This October marks the seventh annual National Cyber Security Awareness Month. The effort comes to us from the United States Department of Homeland Security, and is a welcome effort in the continuing public education of the importance of safe internet use. The US Government has designated the internet as critical infrastructure, acknowledging its importance in our country’s ability to grow industry, share valuable resources, and conduct commerce.
The criminals and foreign adversaries who would compromise American internet users’ computers are highly sophisticated and very motivated. National Cyber Security Awareness Month is terrific because it provides an opportunity for the broader public to learn about the very real threats that are targeting them. Perhaps they’ve heard these basic yet vital messages before:
- Always run anti-virus software.
- Keep all software updated with the latest versions.
- Don’t click on links or visit websites that look suspicious.
Unfortunately the last time these words of advice were offered, maybe three out of the ten people who heard them actually put them into practice. (And even those who “get” the message will still make the occasional mistake! We all have bad days.) With continued repetition provided through opportunities like National Cyber Security Awareness Month, perhaps we can bump that up to six out of ten. Next time around, we can build on that success.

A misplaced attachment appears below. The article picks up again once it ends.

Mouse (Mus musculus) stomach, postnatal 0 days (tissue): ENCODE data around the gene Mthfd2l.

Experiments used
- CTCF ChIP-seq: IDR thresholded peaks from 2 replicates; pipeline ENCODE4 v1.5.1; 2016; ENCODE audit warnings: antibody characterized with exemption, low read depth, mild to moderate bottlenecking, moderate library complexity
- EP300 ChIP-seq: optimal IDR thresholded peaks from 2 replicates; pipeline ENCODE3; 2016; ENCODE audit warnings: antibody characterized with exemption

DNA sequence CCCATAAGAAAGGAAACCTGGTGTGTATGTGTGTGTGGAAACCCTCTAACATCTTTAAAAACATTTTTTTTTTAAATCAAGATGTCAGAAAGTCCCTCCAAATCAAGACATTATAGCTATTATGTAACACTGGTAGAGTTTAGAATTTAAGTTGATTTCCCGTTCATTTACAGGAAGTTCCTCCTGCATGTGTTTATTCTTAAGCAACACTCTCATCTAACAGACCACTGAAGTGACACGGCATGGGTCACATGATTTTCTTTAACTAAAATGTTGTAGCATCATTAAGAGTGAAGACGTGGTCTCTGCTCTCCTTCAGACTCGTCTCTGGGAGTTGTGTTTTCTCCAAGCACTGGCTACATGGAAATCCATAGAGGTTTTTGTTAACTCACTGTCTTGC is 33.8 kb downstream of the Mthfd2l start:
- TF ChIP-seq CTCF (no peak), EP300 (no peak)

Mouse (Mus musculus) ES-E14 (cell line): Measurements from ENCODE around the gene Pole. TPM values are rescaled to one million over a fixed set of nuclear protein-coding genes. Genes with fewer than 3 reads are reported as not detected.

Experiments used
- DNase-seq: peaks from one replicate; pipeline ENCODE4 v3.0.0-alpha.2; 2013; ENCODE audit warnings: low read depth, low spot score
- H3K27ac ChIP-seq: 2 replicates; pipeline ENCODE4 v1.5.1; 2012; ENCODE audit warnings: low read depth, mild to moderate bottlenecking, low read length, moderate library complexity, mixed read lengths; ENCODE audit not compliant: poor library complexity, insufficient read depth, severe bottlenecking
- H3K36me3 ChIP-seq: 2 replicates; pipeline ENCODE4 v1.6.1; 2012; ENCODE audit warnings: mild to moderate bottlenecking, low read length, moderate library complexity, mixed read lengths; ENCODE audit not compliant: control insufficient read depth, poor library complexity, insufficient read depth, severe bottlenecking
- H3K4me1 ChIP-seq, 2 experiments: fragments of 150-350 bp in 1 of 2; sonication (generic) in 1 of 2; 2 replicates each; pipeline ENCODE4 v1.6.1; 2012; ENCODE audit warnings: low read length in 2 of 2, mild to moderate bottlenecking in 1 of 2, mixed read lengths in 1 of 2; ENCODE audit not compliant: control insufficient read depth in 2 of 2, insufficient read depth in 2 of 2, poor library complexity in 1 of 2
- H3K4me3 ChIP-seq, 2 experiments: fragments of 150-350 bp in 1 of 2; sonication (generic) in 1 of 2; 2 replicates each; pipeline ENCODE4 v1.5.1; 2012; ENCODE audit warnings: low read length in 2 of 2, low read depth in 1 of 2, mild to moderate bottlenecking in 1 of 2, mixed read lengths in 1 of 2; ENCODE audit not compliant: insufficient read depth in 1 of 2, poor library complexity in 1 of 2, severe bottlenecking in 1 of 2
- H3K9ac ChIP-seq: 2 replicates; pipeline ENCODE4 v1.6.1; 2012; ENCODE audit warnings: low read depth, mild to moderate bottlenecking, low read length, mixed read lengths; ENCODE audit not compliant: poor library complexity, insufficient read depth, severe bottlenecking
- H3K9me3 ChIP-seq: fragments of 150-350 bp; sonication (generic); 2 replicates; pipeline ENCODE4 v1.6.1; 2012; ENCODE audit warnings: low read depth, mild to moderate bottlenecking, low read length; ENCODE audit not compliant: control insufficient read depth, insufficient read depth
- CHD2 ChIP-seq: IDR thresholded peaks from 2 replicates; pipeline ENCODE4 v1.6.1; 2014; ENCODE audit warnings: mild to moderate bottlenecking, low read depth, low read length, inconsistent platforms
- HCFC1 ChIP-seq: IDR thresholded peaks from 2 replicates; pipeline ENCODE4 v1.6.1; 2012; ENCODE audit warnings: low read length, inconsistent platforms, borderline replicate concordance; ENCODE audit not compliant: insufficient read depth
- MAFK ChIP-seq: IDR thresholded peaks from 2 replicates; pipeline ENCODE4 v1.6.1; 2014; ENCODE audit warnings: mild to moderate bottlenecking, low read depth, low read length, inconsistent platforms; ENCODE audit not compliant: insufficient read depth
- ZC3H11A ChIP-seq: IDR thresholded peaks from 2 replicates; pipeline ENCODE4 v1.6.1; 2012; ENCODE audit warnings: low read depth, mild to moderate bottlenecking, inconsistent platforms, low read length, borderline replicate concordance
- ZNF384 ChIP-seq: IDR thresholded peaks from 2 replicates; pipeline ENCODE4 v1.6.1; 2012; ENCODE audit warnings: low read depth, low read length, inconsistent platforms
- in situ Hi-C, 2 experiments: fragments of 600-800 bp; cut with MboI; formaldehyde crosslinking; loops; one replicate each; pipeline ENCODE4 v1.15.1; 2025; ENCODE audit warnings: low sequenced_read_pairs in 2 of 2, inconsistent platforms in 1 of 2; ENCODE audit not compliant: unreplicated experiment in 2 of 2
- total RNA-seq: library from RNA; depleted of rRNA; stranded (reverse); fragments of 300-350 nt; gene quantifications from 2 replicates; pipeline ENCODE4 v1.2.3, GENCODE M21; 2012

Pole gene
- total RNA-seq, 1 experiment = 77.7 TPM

Like many things, how well educated the public becomes about cyber security depends on how much money is spent doing so. We will be as successful as the budgets for education efforts and our education strategies will allow us. Regardless of how much funding is available to spend on public education, lessons can be learned from strategies and tactics that have already been developed by other government agencies. The Department of Health and Human Services, along with entities like the Centers for Disease Control and the Food and Drug Administration, have done a very good job over the years educating citizens about the dangers of smoking, epidemic preparedness, and other risks to one’s health. Government agencies tasked with protecting our nation’s cyber security should take liaise with those agencies to learn what works, and what doesn’t work so much. Reinventing the wheel is expensive and time consuming for all involved.
In closing, National Cyber Security Awareness Month is a welcome and important part of that effort. IT departments in the public and private sector should take advantage of NCSAM to reinforce safe internet use again. There are resources available for organizations to promote awareness available on the official NCSAM website, StaySafeOnline.org. Let’s keep moving forward in the fight against cyber crime together.